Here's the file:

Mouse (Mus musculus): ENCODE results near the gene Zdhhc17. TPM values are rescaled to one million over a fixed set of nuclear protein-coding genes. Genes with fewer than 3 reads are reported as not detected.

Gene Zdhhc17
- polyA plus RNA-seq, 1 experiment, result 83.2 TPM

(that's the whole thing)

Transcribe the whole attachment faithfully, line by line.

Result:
Mouse (Mus musculus): ENCODE results near the gene Zdhhc17. TPM values are rescaled to one million over a fixed set of nuclear protein-coding genes. Genes with fewer than 3 reads are reported as not detected.

Gene Zdhhc17
- polyA plus RNA-seq, 1 experiment, result 83.2 TPM